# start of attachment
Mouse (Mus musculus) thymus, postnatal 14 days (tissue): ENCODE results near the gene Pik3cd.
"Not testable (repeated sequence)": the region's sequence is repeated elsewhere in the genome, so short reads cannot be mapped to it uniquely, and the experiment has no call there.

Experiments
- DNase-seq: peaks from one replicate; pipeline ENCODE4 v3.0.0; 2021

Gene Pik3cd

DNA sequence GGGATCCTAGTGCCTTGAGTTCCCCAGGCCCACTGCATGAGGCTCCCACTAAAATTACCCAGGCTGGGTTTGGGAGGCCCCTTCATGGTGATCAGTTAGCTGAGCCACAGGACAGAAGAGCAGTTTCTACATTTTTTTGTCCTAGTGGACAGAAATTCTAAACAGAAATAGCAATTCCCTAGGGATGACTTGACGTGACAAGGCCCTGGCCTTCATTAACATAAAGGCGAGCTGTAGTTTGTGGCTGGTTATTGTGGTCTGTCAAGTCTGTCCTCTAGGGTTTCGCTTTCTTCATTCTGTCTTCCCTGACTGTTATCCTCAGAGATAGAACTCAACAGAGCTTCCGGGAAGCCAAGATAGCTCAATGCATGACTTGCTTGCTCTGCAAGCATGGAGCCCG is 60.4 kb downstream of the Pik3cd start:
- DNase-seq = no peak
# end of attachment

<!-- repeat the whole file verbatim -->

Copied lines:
Mouse (Mus musculus) thymus, postnatal 14 days (tissue): ENCODE results near the gene Pik3cd.
"Not testable (repeated sequence)": the region's sequence is repeated elsewhere in the genome, so short reads cannot be mapped to it uniquely, and the experiment has no call there.

Experiments
- DNase-seq: peaks from one replicate; pipeline ENCODE4 v3.0.0; 2021

Gene Pik3cd

DNA sequence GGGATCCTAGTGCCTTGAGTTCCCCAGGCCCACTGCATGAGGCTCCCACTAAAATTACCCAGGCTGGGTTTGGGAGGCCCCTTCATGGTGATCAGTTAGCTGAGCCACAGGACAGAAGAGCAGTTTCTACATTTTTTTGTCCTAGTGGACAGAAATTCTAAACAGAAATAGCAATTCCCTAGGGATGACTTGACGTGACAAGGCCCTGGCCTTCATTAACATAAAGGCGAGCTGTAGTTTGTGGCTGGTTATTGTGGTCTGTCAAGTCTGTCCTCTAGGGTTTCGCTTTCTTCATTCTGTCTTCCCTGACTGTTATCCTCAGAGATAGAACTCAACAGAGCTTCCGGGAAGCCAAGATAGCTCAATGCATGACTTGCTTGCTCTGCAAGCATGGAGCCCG is 60.4 kb downstream of the Pik3cd start:
- DNase-seq = no peak